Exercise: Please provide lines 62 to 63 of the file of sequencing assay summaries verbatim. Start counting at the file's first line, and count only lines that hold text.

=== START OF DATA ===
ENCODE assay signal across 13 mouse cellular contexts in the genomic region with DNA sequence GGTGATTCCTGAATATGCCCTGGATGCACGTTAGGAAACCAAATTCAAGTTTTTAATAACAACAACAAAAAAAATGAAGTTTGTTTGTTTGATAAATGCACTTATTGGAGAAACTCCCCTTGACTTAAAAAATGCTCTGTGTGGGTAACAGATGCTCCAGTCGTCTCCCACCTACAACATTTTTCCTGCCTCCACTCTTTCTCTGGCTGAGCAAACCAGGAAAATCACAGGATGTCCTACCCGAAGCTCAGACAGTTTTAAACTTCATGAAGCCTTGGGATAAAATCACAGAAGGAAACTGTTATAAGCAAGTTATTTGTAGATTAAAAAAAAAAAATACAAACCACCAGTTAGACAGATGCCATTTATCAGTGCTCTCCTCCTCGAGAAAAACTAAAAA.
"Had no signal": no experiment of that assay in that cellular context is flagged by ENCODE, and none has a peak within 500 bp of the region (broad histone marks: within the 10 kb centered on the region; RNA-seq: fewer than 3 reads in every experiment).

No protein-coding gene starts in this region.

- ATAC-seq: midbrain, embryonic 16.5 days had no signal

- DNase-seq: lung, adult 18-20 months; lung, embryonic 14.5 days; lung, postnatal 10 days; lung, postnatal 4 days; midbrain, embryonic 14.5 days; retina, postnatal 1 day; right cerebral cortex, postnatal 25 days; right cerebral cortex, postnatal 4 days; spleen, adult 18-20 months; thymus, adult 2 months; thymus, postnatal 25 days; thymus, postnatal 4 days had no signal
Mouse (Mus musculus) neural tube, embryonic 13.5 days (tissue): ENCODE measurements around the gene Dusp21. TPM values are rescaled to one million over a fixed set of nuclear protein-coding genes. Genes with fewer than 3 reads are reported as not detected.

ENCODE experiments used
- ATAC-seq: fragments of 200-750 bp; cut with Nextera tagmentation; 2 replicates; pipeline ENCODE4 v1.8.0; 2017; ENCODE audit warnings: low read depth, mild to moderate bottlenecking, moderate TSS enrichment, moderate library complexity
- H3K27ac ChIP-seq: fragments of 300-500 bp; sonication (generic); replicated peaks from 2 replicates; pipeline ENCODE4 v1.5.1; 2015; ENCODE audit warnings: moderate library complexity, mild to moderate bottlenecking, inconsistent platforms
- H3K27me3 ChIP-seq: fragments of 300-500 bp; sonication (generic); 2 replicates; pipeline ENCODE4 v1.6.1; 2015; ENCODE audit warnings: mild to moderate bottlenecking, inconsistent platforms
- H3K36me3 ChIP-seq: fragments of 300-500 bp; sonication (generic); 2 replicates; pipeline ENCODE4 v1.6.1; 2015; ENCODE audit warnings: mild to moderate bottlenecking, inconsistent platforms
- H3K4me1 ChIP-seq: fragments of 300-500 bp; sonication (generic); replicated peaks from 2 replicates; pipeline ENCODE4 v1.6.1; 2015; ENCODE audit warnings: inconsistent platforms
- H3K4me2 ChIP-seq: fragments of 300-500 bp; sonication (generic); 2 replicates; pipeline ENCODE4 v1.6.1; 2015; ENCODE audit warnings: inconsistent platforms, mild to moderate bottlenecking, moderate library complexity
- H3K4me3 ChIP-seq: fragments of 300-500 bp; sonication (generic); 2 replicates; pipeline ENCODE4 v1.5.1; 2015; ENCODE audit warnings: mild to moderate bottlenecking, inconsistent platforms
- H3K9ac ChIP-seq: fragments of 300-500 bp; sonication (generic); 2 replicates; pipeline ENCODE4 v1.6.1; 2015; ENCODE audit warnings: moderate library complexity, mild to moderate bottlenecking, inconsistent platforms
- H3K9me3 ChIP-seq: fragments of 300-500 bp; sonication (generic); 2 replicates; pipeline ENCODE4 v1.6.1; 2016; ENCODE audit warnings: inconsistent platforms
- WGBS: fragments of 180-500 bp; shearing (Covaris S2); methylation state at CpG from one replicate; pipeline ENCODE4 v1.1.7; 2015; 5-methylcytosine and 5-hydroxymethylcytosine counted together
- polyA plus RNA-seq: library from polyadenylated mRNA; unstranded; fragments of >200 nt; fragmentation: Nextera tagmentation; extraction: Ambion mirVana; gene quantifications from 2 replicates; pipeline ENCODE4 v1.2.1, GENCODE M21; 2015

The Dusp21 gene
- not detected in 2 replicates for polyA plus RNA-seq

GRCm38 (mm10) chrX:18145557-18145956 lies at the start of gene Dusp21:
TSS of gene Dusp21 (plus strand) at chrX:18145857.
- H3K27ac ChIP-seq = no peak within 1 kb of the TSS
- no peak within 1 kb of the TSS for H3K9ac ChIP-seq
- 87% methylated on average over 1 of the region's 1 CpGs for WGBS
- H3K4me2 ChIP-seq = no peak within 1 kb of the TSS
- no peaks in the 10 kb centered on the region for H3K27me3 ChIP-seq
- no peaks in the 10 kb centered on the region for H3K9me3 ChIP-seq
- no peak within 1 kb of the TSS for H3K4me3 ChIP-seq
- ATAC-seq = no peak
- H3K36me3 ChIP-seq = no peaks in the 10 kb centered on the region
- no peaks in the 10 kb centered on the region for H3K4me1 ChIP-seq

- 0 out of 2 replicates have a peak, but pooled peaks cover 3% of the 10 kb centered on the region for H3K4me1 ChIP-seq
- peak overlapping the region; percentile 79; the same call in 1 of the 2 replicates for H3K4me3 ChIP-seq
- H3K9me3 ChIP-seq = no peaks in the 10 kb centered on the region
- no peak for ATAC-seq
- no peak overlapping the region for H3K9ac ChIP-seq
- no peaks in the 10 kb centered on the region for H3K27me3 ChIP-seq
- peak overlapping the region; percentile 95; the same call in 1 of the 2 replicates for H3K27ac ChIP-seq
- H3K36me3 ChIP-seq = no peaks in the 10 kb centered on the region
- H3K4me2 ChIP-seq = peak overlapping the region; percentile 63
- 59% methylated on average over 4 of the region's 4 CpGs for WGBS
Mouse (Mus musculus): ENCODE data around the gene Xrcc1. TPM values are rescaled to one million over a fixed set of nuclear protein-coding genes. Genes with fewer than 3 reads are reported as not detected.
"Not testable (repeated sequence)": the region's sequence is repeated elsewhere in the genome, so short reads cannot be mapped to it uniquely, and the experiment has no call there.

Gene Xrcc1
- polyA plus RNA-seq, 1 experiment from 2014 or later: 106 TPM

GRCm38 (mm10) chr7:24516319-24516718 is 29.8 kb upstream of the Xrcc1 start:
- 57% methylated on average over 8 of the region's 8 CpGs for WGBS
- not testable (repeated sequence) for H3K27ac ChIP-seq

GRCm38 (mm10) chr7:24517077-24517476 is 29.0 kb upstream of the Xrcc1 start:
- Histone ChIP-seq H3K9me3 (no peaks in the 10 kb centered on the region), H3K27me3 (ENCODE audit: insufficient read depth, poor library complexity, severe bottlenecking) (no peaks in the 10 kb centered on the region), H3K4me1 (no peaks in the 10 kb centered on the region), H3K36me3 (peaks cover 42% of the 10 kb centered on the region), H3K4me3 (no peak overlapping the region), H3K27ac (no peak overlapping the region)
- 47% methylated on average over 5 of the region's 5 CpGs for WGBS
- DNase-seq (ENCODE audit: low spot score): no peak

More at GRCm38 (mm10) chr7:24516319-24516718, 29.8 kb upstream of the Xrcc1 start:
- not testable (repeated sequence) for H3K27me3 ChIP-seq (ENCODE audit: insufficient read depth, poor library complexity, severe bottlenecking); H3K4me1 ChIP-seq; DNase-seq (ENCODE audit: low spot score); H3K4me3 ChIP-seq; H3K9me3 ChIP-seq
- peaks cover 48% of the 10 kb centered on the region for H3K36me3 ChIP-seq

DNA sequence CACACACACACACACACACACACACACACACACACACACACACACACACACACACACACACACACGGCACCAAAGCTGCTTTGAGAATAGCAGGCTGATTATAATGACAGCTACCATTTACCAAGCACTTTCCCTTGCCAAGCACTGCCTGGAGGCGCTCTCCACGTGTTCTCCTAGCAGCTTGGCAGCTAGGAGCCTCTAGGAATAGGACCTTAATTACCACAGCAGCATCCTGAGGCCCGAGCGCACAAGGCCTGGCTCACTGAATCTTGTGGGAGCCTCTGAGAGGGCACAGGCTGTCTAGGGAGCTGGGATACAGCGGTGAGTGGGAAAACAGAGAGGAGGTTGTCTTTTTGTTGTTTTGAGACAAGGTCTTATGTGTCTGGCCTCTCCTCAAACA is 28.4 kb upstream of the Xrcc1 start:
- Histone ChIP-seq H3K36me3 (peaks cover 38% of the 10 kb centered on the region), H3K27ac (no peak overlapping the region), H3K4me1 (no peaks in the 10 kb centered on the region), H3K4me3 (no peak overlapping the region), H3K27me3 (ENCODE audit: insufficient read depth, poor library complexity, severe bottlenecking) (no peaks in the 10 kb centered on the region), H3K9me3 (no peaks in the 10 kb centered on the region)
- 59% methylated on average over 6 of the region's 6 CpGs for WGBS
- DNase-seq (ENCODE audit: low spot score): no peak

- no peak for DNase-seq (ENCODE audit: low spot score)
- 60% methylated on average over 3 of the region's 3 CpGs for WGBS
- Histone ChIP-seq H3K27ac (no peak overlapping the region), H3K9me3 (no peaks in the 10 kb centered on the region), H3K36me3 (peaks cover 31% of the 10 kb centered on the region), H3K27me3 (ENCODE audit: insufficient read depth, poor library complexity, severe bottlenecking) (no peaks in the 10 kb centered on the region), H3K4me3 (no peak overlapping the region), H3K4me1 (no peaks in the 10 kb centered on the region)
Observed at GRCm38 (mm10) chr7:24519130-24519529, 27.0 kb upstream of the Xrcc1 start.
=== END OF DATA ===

- 60% methylated on average over 3 of the region's 3 CpGs for WGBS
- Histone ChIP-seq H3K27ac (no peak overlapping the region), H3K9me3 (no peaks in the 10 kb centered on the region), H3K36me3 (peaks cover 31% of the 10 kb centered on the region), H3K27me3 (ENCODE audit: insufficient read depth, poor library complexity, severe bottlenecking) (no peaks in the 10 kb centered on the region), H3K4me3 (no peak overlapping the region), H3K4me1 (no peaks in the 10 kb centered on the region)